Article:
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The Student News Site of Buena Vista University

The Tack Online

The Student News Site of Buena Vista University

The Tack Online

Matthew Perry’s Death Shook Me to My Core and Reading His Memoir Made It Worse


I never was one to react very strongly to the deaths of celebrities. Very rarely would it be anything more than me saying “Oh, that’s sad,” to nobody in particular. After all, I didn’t know them, right? That all changed on Oct. 28, 2023. 

I’ll set the scene: I was sitting on a bus, riding home after helping with media coverage for a volleyball game. I took a brief moment to scroll through X (formerly Twitter) to see what popped up on my feed. I, like many people nowadays, use it as one of my main news sources. As I scrolled through post after post, I came across one that hadn’t even been up for 20 minutes, featuring a picture of Matthew Perry with a simple caption: “Matthew Perry dead at 54 after apparent drowning.” 

I thought, “There’s no way that something like this would be true, right? Matthew Perry?” I kept scrolling just to see that the next post was about the same thing. And the next one. And the next one. My social media feeds became bombarded with the news of his death. For the first time in my life, I was genuinely shocked and mourned the death of a celebrity.  

Let’s rewind to last summer. 

I was walking into a Barnes & Noble in West Des Moines. I hadn’t been in one in a while, but I was there on a mission. It was the second one I had gone to that day, as the first one didn’t have the book that I was looking for. I circled a few laps around the store, but I couldn’t find it. I was becoming slightly frustrated but I held onto one last hope — the nearest Barnes & Noble employee that I could find.  

“Excuse me, do you know where I could find the Matthew Perry memoir? It’s called ‘Friends, Lovers, and the Big Terrible Thing,’” I politely asked the employee at the counter. We then spent about 10 minutes wandering the store. “This is the last time I’m going to a Barnes & Noble,” I started to think. But then, as a last-ditch effort, the employee headed to a rack right by the door where books on sale were displayed all around.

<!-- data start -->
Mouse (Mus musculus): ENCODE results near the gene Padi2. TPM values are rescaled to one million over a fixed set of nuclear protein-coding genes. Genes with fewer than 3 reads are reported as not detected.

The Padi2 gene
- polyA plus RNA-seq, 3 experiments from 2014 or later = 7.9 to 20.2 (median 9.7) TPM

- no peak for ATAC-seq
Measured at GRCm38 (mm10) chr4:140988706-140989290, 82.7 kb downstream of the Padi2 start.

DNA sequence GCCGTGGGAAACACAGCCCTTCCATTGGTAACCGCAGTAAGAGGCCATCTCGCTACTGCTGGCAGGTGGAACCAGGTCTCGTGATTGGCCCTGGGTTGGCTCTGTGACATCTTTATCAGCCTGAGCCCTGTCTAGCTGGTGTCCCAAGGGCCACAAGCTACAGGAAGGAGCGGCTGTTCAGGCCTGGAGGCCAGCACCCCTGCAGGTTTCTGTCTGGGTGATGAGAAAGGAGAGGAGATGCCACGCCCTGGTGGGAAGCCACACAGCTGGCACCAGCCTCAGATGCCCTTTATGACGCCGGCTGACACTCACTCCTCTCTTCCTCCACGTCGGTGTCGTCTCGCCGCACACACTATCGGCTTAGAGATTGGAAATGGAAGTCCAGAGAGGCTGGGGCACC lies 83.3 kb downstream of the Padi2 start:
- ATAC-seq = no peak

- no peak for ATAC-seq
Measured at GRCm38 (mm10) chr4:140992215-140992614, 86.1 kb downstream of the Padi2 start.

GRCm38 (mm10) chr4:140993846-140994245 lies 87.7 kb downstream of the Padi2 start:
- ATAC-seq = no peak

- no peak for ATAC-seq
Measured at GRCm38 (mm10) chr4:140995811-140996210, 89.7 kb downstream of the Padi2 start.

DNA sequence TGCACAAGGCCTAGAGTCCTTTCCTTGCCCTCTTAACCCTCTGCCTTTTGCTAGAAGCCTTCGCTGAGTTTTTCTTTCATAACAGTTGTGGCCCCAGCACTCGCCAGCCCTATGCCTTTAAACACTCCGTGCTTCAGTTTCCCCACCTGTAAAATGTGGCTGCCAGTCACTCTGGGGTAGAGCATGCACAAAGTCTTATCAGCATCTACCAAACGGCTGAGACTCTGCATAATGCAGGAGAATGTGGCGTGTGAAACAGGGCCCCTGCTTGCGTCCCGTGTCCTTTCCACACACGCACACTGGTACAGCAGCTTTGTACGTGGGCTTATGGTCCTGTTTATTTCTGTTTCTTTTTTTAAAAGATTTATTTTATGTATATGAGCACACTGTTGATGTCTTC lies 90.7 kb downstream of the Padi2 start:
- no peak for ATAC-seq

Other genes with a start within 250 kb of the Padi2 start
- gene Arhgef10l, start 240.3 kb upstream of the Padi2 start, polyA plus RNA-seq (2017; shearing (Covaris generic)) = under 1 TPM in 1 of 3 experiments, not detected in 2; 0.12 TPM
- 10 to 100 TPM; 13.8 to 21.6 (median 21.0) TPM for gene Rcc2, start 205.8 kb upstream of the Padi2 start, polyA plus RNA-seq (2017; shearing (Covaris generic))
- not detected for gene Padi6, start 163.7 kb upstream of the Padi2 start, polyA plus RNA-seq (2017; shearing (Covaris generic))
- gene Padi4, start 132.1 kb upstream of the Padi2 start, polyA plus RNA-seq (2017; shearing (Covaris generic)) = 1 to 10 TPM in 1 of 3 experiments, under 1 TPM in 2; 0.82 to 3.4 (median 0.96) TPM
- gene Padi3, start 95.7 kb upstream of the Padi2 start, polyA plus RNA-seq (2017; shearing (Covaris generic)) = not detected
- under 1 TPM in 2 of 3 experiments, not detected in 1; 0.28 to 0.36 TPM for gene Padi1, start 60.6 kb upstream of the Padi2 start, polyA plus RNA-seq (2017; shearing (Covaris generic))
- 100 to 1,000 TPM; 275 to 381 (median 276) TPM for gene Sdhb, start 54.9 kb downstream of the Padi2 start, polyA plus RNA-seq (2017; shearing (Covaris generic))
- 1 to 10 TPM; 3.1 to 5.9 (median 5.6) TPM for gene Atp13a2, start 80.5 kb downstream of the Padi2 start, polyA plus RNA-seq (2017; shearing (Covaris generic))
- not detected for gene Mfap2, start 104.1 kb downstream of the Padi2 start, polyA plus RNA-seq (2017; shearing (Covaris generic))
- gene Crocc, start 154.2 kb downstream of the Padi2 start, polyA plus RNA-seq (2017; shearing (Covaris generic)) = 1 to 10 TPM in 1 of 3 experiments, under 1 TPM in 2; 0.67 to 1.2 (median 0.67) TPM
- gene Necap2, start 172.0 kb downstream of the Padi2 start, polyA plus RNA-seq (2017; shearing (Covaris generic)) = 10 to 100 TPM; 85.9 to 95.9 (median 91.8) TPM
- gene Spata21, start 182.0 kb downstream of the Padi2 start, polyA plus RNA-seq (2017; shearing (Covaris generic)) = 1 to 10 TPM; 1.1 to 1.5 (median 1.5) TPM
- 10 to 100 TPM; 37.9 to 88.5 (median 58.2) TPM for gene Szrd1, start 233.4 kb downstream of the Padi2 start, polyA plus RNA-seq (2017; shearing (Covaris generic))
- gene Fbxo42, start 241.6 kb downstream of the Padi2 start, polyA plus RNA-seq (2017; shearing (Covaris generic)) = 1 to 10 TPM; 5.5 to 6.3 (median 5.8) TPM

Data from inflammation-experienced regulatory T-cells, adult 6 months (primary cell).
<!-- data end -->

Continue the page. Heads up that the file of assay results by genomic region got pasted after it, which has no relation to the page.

“Do you see it? It should be here…,” she said, scanning the shelves. I idly scanned with my eyes, not looking too intently, when I landed on it. A large picture of Matthew Perry’s face leaned on the display. Five minutes later, I was walking through the front door with the Matthew Perry memoir in my hand.  

Why did I decide to get the book, you may ask? It was all because of this interview with Diane Sawyer that Perry had done shortly after releasing his book.

Watching that entire interview series made me feel a much deeper connection to Perry because he suddenly felt so real. He dealt with so many different things that I could relate to.

There was a clip of Perry in a separate interview explaining that it didn’t seem fair that he had to deal with his own inner demons, while none of the other cast members of “Friends” did. Something about the vulnerability he showed in his interview with Sawyer just spoke to me in a way that no other celebrity interview had. I suddenly was seeing a bit of myself in the hilarious celebrity on my television screen.  

It goes without saying that being a fan of Perry means that I’m a fan of “Friends” and, obviously, a fan of Chandler Bing. When I was a kid and watched “Friends” for the first time, I knew immediately that Chandler was my favorite. His sense of humor and how he so effortlessly was able to make people laugh was exactly what I wanted in my life. I wanted to be Chandler Bing. I’ve kept part of that desire for my entire life.   

Reading Perry’s memoir made the weight of his passing worse because I knew more about what he wanted with his life and his hopes for the future. He still wanted to get married, have kids, and build a life for himself. Essentially, he wanted the life that Chandler Bing had by the end of “Friends.” A life that I, and many others, would also like to have someday.  

Matthew Perry took a route that put him through complete hell to get to where he was by the time he died, and it absolutely broke my heart to learn more about what he wanted before his death, knowing he was never going to achieve that. 

On Oct. 28, 2023, I felt like I had lost a friend. 

And I know I’m not the only one.

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About the Contributor
Joshua Woolcott
My name is Joshua Woolcott, and I am a senior digital media major. Along with being a contributing writer for the Tack, I am the Station Manager for KBVU, the Operations Manager of BVTV, the Vice-President of SCJ, and am on the leadership team for IMPACT. I love movies, writing, and storytelling. 

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  • J

    JNov 20, 2023 at 8:12 pm

    Totally can relate on the feeling of loosing a friend with Perry’s untimely death. RIP

  • M

    Mrs BongNov 20, 2023 at 12:10 am

    Same… I’m struggling to stop feeling the pain of his loss. He was very very special